Barry Hankins, Woodrow Wilson: Ruling Elder, Spiritual President. Spiritual Lives (Oxford, UK: Oxford UP, 2016), 256 pp.
This is the first study in a series published by Oxford University Press that includes volumes on Christina Rossetti (1830-94), John Stuart Mill (1806-73), Ebenezer Howard (1850-1928), Queen Victoria (1819-1901), Benjamin Franklin (1706-90) and Margaret Mead (1901-78). According to the editor of the series, Timothy Larsen (who is also author of the volume on John Stuart Mill), the aim of the series is to provide a general account of the lives and thought of prominent men and women whose cultural significance is not primarily attributed to the religious dimension of their life and work. The volumes focus on their convictions, doubts, ideas, and actions, but also on the religious contexts in which they lived.
The subtitle of this volume is well chosen. It refers to a statement allegedly made by Woodrow Wilson’s (1856-1924) father, Joseph Ruggles Wilson (1822-1903), upon Wilson’s appointment to the office of a ruling elder in the Presbyterian Church in 1897 (fifteen years prior to his election to the presidency): “I would rather that he held that position than be president of the United States” (vii). Hankins sees Wilson as “easily one of the most religious presidents in American history” to the extent that every policy and many of his most important speeches were infused with his family’s Calvinist Presbyterianism (vii). He views the promotion of Christian morality and Christian principles throughout the United States and the world as the main driving force of Wilson’s life and work (vii). In ten chapters—“Calling,” “Preparation,” Christian Scholar,” “Professor,” “Secularizer,” “Stepping Stone to the Presidency,” “Wilson in the Nation’s Service,” “Pacifist Warrior,” “Fidelity,” and “Defeated Prophet”—Hankins lays out the spiritual map of Wilson’s life from his conversion at the age of sixteen up to his death.
Politics and religion were already explicitly linked for Wilson’s father, who was the permanent clerk of the southern Presbyterian Church (U.S.), the Presbyterian Church in the Confederate States of America, which remained separate from the northern Presbyterian Church for more than a century after the end of the Civil War; Wilson also had Presbyterian preachers on his mother’s side of the family (1). In the first chapter, Hankins offers an overview of the Reformed orthodoxy that marked the Wilson family. Under the growing influence of Arminianism, calling and covenant became more important than more orthodox conceptions of election, predestination, and depravity and came to shape Wilson’s later political vision. He believed a covenant existed between the nation-state and God, and transferred the ministerial self-understanding of his ancestors to the political sphere (3).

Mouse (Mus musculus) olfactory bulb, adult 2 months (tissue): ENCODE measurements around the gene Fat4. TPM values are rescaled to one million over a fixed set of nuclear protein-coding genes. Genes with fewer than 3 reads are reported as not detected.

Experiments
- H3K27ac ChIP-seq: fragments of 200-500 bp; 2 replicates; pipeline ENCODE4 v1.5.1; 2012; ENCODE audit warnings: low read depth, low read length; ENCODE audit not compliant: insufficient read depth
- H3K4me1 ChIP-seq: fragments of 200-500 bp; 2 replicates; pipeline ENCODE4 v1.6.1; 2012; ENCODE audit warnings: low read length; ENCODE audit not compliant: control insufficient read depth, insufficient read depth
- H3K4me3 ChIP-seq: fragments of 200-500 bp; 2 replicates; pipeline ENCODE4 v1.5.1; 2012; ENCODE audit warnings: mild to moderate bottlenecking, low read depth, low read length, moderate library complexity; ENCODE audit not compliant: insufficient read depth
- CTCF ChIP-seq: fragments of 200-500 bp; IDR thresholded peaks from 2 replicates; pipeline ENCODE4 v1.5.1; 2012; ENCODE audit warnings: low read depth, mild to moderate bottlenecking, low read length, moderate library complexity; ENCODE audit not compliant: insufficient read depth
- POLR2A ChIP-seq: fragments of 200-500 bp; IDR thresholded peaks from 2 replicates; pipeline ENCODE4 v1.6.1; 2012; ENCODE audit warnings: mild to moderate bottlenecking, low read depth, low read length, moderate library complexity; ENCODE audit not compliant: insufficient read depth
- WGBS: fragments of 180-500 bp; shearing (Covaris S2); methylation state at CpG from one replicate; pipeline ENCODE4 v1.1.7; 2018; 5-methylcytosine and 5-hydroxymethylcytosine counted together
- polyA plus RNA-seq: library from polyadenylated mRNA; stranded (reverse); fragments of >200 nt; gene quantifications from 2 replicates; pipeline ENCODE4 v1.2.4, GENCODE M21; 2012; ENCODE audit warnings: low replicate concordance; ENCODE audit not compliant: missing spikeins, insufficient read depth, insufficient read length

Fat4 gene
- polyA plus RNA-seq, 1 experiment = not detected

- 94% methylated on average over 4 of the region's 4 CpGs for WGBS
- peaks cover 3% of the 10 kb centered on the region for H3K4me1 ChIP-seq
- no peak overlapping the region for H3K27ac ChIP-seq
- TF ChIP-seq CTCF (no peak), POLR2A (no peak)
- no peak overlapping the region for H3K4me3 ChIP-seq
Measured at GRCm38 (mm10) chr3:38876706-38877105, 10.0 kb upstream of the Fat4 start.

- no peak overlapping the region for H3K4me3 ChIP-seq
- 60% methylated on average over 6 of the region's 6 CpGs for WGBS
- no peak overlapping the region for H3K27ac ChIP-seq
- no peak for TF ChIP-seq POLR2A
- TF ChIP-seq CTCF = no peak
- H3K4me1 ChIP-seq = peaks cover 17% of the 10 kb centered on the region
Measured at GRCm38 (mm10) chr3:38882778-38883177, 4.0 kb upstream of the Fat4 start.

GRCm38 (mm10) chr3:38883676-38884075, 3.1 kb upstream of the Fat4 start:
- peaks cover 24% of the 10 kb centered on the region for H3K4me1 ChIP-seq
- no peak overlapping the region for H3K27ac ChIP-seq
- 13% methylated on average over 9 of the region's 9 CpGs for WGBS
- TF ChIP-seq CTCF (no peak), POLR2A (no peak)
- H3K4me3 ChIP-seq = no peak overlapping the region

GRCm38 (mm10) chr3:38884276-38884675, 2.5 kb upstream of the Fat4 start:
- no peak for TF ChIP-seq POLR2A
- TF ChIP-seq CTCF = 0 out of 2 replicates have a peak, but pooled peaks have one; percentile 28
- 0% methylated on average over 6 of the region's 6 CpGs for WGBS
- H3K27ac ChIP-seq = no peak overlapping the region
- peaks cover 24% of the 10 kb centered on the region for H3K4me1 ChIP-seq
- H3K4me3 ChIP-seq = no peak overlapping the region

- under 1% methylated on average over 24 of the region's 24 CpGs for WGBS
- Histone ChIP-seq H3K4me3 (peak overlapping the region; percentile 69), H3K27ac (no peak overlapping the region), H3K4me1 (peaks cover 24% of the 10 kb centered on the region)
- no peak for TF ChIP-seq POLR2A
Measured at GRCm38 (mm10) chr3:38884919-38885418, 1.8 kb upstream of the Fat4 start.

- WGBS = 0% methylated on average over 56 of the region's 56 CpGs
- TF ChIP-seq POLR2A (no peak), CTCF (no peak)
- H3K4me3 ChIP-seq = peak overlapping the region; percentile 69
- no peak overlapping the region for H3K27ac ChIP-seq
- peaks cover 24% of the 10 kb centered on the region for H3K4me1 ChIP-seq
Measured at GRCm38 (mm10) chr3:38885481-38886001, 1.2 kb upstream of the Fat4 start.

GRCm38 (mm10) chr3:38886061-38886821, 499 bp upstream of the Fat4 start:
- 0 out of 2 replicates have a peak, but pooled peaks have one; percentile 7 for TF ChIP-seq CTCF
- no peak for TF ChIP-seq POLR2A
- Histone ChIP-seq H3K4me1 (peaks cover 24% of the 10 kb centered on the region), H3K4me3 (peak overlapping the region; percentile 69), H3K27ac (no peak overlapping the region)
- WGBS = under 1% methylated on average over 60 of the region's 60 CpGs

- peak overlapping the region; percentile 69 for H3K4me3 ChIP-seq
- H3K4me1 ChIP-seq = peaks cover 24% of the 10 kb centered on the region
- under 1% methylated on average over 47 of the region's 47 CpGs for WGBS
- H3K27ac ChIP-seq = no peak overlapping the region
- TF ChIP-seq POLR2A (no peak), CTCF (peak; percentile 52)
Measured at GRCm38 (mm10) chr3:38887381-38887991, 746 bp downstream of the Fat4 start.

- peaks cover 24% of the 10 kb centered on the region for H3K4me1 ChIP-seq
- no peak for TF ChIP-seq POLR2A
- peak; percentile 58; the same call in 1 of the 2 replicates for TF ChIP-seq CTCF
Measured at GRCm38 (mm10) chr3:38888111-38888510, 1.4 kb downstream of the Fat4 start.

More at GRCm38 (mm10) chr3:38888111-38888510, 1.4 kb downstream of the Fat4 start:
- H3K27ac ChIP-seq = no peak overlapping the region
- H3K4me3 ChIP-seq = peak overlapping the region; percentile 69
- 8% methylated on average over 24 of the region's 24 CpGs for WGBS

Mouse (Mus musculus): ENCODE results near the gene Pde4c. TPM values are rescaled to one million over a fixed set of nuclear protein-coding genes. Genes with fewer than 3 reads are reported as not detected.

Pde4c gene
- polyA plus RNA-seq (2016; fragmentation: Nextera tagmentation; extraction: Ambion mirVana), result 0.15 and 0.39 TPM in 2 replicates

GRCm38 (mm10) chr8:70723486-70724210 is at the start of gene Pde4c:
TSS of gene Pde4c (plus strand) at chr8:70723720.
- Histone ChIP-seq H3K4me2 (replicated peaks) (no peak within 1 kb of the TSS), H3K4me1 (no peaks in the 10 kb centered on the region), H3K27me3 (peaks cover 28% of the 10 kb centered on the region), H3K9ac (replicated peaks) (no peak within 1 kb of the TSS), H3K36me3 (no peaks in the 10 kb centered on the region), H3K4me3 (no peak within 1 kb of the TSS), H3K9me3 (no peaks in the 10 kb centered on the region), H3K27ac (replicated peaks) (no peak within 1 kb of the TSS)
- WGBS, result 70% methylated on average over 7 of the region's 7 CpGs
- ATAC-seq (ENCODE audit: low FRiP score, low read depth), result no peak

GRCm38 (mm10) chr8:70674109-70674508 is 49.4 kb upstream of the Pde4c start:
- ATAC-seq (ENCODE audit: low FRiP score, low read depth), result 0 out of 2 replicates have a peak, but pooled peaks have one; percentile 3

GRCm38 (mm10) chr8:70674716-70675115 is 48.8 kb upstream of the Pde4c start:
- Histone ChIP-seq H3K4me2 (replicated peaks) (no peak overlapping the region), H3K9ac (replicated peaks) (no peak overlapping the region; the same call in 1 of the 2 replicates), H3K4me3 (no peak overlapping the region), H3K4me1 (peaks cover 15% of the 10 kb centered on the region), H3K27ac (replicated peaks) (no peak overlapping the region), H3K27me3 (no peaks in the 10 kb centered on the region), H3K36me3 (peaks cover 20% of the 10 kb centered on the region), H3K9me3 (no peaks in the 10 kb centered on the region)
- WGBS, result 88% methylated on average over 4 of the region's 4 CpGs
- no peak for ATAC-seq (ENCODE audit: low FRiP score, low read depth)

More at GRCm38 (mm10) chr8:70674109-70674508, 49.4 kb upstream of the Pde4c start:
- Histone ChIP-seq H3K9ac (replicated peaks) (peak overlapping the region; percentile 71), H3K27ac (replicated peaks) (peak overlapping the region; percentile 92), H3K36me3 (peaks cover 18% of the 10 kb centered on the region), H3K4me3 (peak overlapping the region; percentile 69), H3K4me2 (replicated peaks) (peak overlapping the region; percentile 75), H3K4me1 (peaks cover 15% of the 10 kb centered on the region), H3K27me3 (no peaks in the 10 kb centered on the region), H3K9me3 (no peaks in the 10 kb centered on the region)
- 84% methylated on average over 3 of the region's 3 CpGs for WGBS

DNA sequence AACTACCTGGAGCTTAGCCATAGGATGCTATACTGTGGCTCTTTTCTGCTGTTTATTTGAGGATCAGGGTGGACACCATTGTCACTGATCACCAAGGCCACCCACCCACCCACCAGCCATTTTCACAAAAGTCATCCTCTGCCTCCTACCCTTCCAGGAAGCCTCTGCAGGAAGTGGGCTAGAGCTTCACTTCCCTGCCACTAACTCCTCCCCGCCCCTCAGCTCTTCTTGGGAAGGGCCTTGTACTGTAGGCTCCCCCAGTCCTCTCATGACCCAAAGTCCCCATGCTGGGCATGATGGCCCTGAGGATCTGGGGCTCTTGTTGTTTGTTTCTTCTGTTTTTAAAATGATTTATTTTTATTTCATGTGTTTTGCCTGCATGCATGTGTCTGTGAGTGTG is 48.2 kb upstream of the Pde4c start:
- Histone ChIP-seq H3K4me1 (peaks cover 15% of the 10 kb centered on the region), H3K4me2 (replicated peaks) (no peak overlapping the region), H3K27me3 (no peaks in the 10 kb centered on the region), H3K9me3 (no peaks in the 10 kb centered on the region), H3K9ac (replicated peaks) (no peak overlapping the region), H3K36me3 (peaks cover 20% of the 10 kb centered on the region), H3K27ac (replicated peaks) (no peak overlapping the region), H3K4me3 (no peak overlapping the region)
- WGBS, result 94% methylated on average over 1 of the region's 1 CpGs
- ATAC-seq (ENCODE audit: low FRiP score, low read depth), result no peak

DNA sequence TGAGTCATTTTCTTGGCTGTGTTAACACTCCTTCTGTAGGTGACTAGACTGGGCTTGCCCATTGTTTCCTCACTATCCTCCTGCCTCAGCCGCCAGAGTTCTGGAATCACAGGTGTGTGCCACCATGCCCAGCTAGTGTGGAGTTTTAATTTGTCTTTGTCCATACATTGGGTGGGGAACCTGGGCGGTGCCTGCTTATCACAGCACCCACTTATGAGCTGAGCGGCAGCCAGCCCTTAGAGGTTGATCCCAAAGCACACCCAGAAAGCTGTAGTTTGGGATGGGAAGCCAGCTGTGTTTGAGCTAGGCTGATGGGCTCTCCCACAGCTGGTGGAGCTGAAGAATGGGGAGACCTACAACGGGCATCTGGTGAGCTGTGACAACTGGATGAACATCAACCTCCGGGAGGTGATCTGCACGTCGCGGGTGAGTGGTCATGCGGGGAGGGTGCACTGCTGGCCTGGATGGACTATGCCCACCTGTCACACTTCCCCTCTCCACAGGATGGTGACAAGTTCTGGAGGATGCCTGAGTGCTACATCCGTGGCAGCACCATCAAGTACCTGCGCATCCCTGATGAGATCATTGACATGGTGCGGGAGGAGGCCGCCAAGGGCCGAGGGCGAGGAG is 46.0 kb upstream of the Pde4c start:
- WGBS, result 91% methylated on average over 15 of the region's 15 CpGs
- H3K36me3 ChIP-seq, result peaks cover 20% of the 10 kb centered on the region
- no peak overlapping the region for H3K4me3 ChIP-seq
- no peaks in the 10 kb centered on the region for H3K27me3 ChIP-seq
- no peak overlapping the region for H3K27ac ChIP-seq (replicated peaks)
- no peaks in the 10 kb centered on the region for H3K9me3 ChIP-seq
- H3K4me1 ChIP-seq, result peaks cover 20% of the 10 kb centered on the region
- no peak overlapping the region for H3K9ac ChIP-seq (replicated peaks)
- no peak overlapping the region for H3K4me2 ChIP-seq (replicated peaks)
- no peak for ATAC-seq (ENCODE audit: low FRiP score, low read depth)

Between 1872 and 1874, at a relatively young age, Wilson decided to go into politics rather than follow in the footsteps of his forefathers (3-4). At Princeton, he came into contact with New Light Calvinist Presbyterianism (4). Hankins makes clear with many examples that Wilson’s focus was on educating himself politically by studying accounts from Roman, French and British history, focusing especially on the two most recent centuries (Wilson based was especially fascinated with the work of William Ewart Gladstone [1809-1898], cf. 21-22; 37; 54-57.) He viewed European history from the vantage point of his religious self-understanding. Hankins traces Wilson’s struggle with the study of law, research, personal life and health (Wilson apparently had several strokes already at an early age, cf. 93; 97), the (religious) significance of debate for his understanding of politics, his dissertation and publications, university career at Princeton, political career as Governor of New Jersey and as President (124-34; cf. 209). A paradoxical evaluation of himself sums up Wilson’s spiritual self-perception: “I am capable, it would seem, of being satisfied spiritually without being satisfied intellectually”. Hankins interprets this statement as Wilson’s personal rendering of the classic two-spheres view (separating faith from intellect) that developed in the late nineteenth century, a rendering that would pervade Wilson’s life (52; 71; 73). Hankins describes the transition from academic career to political office aptly as follows: “In his scholastic career, Wilson distinguished between religion and intellectual life, even while as university president he tried unsuccessfully to keep these two distinct things together. As a politician, he did almost the opposite. He blended Christianity and the advance of liberal democracy until they were virtually the same thing” (106). In conclusion, Hankins sees the Great War as a final turning point: “Wilson had said many times since the 1890s that a new day had arrived. Then, when war came, and it looked very much like the old days remained, he spiritualized even that event. It became ‘the war to end all wars,’ the ‘final act of humanity,’ a war ‘fought for the salvation of all,’ where men shed ‘sacred blood.’ Having spiritualized the bloodiest war in history to that time, there was simply no way to account for the fact that it changed nothing that was basic to human nature” (213).